The guilty verdict for the murderer of an innocent child in Wiscasset brings a measure of closure to this tragedy, but much work remains to deliver real justice.
The murderer must spend the rest of her life in prison. Any more lenient sentence will fall short.
The Maine Attorney General’s Office must review the actions and statements of Stephen Hood, decide whether to charge him with a crime, and report the reasoning for its decision if it declines to do so. By his own admission, he would not take his granddaughter to a doctor or anywhere in public for fear of questions about her bruises.
The Maine Department of Health and Human Services must provide a full and public accounting of its interactions with Kendall Chick.
The state continues to hide behind confidentiality and escape scrutiny of its total and inexcusable failure in this case.
Chick lived in her murderer’s home for either 11 months or more than three years, according to different accounts.
DHHS placed her in the custody of a violent felon and his fiancee, both in recovery from opioid addiction, then checked on her once (once!) before her revolting and brutal torture – the judge’s words – and murder.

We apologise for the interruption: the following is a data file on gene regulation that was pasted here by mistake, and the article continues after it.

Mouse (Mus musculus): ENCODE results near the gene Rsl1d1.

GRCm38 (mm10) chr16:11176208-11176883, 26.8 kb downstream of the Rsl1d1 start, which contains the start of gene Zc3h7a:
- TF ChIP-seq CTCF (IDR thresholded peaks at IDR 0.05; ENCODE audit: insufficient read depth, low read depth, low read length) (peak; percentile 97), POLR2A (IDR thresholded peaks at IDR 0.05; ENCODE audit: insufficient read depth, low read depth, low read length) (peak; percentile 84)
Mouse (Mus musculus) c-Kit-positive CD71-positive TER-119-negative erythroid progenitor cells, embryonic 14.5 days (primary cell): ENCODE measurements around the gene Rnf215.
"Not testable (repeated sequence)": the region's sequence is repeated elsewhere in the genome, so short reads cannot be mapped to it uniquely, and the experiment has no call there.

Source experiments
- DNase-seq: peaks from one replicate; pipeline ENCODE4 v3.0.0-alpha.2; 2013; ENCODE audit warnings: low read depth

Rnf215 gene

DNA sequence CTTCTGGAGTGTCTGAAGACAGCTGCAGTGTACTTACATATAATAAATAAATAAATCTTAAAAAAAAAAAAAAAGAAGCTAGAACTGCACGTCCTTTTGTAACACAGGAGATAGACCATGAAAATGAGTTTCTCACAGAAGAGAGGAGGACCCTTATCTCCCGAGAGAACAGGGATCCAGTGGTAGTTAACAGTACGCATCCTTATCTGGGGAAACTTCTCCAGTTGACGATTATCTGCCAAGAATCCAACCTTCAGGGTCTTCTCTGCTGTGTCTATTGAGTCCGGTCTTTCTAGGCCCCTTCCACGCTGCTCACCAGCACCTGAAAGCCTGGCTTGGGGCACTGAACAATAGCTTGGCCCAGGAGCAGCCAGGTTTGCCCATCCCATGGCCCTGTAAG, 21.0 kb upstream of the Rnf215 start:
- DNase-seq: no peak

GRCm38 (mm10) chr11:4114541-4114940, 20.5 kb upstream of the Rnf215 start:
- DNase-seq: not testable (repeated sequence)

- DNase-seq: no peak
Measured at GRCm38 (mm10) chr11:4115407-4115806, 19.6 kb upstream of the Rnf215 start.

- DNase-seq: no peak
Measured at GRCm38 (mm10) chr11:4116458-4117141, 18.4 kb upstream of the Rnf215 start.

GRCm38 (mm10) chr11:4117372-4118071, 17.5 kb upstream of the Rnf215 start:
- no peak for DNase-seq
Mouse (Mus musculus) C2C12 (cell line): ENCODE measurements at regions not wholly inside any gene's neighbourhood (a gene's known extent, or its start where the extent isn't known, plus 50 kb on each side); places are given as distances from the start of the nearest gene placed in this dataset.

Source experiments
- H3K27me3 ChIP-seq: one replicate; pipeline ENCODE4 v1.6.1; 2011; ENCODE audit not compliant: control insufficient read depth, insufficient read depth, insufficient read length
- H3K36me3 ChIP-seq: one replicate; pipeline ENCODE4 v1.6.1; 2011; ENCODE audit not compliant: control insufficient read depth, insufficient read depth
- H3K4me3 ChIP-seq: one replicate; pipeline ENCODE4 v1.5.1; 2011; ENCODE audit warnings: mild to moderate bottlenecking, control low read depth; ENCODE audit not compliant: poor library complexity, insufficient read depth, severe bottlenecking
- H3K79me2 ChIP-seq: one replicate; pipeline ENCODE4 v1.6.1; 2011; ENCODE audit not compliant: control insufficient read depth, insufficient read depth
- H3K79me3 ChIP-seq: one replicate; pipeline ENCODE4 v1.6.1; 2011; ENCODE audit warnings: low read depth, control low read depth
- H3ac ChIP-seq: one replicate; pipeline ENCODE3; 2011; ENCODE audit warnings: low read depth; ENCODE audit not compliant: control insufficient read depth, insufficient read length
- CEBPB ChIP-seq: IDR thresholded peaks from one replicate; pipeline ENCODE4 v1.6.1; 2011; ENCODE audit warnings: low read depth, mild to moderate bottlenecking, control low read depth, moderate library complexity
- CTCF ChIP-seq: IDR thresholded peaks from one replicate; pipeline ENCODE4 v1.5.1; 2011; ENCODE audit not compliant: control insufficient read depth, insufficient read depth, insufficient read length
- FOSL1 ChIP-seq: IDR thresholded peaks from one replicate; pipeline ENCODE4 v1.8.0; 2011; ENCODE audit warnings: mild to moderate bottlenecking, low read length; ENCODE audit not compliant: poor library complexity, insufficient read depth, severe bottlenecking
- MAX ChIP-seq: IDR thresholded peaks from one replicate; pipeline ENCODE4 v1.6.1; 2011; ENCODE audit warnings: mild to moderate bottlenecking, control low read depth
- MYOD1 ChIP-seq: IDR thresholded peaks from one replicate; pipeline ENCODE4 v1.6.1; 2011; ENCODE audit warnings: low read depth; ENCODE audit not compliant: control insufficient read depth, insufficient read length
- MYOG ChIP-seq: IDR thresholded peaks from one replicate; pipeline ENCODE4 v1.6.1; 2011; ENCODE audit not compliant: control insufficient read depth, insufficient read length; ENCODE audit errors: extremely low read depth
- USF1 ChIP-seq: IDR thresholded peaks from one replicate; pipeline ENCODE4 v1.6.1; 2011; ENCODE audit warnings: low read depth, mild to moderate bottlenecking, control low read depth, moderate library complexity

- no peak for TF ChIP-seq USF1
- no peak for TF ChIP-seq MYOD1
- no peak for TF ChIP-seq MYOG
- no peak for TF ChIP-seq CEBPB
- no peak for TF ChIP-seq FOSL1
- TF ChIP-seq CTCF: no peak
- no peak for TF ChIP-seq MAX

We, as citizens and voters, need to both hold those in authority accountable and consider whether we are doing enough to prevent child abuse and neglect.
The saddest thing about this disturbing chapter of our county’s history is that Kendall Chick never really had anyone in her corner.
We were struck by this from the first court hearing for her murderer back in December 2017.
There was not one family member, friend, or anyone else in the courtroom for that girl.
No one ever took the trouble to write up her obituary.
Her legacy will be the reforms to Maine’s child welfare system that come about, in part, because of her death.
It’s up to our representatives in the State House to legislate those reforms, up to DHHS to implement them, and up to us to hold them accountable if they fail.